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With the scene of the Annunciation, the chronology of the story enters the time of the New Testament This scene is not ordinarily included in the True Cross legend. Never inappropriate in cycles concerned with the theology of salvation, the Annunciation may have been required here in remembrance of the important indulgence, granted in 1298 and often renewed, awarded to all visitors who worshipped in the church on March 25, the Feast of the Annunciation.
God-the-Father and the Angel
Piero has created an ingenious four-part composition that combines heaven and earth. God-the-Father carried on clouds in the upper left quadrant emits golden rays from his hands. [Very little of the gold, applied after the plaster is dry, remains on any of the frescoes.] At the same moment the Angel Gabriel alights below, in the forecourt of Mary’s house. He is silhouetted against the intricately carved doorway, which is closed, fulfilling the prophecy of Ezekiel (44:2; perhaps represented in the figure depicted two tiers above). Gabriel proffers not a lily but a palm frond, thus announcing not only the incarnation of Christ but also the future death and compassion of Mary herself. The palm is known as the key to paradise, lost when Eve sinned but returned when Mary died. The sin of Eva is unlocked by this key as Gabriel utters the greeting Ave, its reverse.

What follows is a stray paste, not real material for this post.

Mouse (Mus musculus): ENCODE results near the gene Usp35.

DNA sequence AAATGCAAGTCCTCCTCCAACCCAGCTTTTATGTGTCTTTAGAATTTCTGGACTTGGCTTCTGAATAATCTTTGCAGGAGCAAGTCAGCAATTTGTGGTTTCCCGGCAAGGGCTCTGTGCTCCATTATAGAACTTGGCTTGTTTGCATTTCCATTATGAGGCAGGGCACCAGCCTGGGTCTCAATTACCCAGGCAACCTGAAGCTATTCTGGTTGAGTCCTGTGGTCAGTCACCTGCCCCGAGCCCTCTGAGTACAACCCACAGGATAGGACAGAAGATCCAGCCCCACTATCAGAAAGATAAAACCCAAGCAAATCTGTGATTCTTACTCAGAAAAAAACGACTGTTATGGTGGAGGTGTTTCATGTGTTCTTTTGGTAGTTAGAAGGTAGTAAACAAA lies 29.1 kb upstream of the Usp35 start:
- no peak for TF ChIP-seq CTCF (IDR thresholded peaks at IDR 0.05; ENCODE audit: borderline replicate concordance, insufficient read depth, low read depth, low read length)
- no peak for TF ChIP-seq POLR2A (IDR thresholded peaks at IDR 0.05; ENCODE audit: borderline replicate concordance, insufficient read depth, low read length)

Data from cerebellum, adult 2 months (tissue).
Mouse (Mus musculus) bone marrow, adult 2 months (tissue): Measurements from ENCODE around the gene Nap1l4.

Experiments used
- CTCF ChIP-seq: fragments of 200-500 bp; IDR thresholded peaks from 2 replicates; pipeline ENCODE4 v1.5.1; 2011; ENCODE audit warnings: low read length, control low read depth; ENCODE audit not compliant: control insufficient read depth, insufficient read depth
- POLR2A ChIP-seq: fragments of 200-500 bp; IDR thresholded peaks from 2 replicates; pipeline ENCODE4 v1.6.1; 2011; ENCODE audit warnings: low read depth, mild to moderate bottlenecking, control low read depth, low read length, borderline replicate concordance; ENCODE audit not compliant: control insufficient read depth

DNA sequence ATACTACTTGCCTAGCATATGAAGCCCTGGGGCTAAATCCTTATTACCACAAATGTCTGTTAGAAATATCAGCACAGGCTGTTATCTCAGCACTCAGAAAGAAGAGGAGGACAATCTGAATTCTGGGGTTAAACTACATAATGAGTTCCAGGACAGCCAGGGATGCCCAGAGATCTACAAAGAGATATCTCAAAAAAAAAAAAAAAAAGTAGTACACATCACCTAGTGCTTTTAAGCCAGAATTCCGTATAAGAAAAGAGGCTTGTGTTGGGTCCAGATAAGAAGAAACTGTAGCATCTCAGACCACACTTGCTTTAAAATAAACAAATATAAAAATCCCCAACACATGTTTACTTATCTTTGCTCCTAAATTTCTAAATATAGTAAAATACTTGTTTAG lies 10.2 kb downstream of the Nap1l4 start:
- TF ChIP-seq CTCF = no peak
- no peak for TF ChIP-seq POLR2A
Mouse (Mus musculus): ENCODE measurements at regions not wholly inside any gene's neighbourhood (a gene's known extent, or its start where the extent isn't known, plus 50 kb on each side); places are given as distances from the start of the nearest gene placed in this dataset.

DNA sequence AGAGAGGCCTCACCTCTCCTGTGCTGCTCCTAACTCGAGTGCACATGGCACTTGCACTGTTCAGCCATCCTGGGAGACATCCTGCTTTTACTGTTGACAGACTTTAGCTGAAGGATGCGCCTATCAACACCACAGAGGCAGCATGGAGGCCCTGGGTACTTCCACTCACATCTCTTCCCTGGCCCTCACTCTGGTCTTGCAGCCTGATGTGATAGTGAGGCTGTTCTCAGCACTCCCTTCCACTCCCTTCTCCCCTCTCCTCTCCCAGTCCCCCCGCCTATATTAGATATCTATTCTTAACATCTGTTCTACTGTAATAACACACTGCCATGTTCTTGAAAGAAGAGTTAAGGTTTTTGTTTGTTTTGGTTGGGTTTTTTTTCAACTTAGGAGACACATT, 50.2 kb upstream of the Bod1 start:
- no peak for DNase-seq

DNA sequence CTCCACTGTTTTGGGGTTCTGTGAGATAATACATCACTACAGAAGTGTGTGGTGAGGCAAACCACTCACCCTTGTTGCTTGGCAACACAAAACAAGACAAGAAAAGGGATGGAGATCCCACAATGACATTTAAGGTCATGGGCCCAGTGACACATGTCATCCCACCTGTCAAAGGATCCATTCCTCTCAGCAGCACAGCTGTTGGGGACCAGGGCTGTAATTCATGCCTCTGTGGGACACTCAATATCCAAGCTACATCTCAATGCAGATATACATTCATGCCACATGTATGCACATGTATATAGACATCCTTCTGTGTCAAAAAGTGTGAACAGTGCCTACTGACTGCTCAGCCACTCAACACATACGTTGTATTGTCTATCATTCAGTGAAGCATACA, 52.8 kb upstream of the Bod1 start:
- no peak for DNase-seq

The Virgin Mary
Piero paints Mary as a massive figure, tall as a column (another of her epithets), of great nobility and acquiescence. Her scale and demeanor qualify her as a symbol of the Church, while her expression and grace are full of human warmth. Her house, the “Casa Santa,” is a marble-encrusted, classicizing dwelling. Through the open doorway, her thalamus or marriage-bed is visible, alluding to the Marriage of Christ and Ecclesia that is taking place at the Annunciation. In the upper right quadrant, the shadow of the tapestry bar passes through the hanging-loop, again symbolizing Mary’s unbroken virginity. More than any other scene, the Annunciation transforms medieval symbolism into a vista of the new rationally measured world of the Renaissance.